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Alexandra Natapoff, Criminal Misdemeanor Theory and Practice, in Oxford Handbook Topics in Law (2016).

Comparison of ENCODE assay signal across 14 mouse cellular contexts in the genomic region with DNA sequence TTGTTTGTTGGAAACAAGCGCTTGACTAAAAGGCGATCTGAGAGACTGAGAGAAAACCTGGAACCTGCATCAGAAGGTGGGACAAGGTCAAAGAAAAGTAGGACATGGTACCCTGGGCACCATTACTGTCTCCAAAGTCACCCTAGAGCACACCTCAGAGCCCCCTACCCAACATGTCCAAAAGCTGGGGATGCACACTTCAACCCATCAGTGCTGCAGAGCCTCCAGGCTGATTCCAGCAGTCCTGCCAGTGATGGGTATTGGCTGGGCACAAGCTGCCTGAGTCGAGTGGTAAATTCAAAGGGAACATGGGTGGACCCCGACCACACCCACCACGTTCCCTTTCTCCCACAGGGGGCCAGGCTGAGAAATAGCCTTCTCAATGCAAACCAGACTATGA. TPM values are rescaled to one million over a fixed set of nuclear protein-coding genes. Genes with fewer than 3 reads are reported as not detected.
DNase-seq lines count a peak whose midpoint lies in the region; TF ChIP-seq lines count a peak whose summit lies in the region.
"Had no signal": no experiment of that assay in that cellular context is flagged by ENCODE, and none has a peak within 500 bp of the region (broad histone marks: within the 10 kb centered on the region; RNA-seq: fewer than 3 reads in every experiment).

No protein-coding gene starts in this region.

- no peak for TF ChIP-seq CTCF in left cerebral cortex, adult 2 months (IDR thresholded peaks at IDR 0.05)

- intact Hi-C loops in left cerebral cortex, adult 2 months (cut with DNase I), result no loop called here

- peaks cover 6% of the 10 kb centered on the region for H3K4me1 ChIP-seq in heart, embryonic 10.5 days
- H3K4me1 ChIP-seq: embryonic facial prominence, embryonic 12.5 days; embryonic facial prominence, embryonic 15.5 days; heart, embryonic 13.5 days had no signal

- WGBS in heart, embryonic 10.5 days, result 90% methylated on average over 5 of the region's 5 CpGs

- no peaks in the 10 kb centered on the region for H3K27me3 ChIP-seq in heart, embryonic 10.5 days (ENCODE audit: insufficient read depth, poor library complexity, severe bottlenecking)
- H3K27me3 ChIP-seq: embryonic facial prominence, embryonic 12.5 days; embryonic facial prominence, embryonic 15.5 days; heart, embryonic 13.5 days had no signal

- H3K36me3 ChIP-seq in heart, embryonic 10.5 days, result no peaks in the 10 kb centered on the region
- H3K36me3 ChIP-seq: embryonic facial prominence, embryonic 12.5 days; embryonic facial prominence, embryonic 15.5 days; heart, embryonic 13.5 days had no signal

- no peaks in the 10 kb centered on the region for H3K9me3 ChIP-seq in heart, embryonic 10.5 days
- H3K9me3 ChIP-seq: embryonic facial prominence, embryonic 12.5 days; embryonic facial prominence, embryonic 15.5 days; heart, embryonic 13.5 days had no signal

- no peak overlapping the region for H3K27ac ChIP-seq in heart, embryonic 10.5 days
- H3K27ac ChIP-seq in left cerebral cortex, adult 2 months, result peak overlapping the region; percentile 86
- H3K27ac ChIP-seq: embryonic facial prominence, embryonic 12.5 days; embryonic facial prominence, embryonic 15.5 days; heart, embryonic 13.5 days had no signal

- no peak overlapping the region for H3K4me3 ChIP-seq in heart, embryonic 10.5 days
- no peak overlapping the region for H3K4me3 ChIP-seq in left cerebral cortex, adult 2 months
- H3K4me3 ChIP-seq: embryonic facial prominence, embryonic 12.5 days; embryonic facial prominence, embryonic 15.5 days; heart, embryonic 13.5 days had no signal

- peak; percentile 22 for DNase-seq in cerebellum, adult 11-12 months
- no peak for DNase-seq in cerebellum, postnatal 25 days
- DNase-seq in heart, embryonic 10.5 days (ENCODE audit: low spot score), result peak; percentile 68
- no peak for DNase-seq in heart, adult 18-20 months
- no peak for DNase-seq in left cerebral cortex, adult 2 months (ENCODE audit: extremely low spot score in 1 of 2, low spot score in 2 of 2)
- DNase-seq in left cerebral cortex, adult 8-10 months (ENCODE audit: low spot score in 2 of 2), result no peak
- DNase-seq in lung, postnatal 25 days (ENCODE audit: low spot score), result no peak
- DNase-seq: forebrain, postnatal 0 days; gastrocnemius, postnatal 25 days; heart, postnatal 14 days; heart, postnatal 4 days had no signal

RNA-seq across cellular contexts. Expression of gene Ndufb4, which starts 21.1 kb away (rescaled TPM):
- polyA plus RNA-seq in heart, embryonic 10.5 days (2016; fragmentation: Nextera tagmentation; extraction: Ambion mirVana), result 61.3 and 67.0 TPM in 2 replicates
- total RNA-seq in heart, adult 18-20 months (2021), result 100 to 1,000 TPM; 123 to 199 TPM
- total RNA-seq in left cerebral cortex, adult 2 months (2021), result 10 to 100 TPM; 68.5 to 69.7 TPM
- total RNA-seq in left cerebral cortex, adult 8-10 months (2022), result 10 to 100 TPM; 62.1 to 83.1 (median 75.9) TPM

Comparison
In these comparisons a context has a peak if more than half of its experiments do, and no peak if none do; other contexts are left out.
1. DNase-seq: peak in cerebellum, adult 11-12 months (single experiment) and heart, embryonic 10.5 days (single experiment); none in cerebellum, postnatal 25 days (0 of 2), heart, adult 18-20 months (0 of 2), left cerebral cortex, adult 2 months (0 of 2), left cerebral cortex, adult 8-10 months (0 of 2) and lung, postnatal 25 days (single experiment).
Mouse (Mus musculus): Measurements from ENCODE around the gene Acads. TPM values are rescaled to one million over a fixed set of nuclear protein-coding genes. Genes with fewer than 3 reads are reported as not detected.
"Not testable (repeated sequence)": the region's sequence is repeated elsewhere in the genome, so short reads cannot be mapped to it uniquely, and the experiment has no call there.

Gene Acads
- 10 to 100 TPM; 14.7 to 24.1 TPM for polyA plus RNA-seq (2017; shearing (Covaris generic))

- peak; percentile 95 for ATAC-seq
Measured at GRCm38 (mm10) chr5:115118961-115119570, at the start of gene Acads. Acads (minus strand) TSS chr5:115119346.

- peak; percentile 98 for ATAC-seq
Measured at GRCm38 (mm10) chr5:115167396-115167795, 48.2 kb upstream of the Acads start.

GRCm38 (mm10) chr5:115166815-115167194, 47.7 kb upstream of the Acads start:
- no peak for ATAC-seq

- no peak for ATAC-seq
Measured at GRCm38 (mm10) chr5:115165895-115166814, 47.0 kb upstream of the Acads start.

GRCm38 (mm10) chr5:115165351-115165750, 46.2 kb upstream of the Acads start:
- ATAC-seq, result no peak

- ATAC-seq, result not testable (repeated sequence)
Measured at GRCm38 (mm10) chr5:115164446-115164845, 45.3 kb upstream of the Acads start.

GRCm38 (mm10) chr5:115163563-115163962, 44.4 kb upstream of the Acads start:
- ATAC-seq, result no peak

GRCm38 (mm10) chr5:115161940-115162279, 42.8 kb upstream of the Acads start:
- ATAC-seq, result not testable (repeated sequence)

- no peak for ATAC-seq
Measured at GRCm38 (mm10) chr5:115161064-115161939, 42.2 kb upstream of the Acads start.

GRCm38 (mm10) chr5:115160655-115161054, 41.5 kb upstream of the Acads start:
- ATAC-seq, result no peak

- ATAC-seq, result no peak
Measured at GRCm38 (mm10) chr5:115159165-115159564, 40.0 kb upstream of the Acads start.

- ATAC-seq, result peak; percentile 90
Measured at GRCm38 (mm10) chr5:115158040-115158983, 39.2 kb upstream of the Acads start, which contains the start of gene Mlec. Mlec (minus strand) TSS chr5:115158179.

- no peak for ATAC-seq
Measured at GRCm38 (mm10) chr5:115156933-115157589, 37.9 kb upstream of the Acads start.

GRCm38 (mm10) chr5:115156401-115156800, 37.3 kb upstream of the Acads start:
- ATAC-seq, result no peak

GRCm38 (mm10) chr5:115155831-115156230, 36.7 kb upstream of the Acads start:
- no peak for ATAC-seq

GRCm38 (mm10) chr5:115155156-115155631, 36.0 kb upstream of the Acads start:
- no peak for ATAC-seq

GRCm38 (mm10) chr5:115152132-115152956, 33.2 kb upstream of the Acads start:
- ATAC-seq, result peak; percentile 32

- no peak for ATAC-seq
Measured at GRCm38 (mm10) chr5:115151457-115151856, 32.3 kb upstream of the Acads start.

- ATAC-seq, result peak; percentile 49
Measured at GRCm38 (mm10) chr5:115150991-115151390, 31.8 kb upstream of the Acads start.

Abstract: The misdemeanor system is a powerful governance tool. Comprising the vast bulk of the U.S. criminal process, it exerts enormous influence over the disadvantaged populations that are its primary clientele, and profoundly shapes the general character of American criminal justice. Characterized largely by speed, informality, and law enforcement discretion, the petty offense process generates millions of criminal convictions and burdensome punishments in ways that depart significantly from the standard due process model of adversarial adjudication, with special implications for the poor and people of color. This article provides a theoretical overview of the petty offense process and its legal and institutional structures, and explains its sociolegal significance for the criminal system as a whole.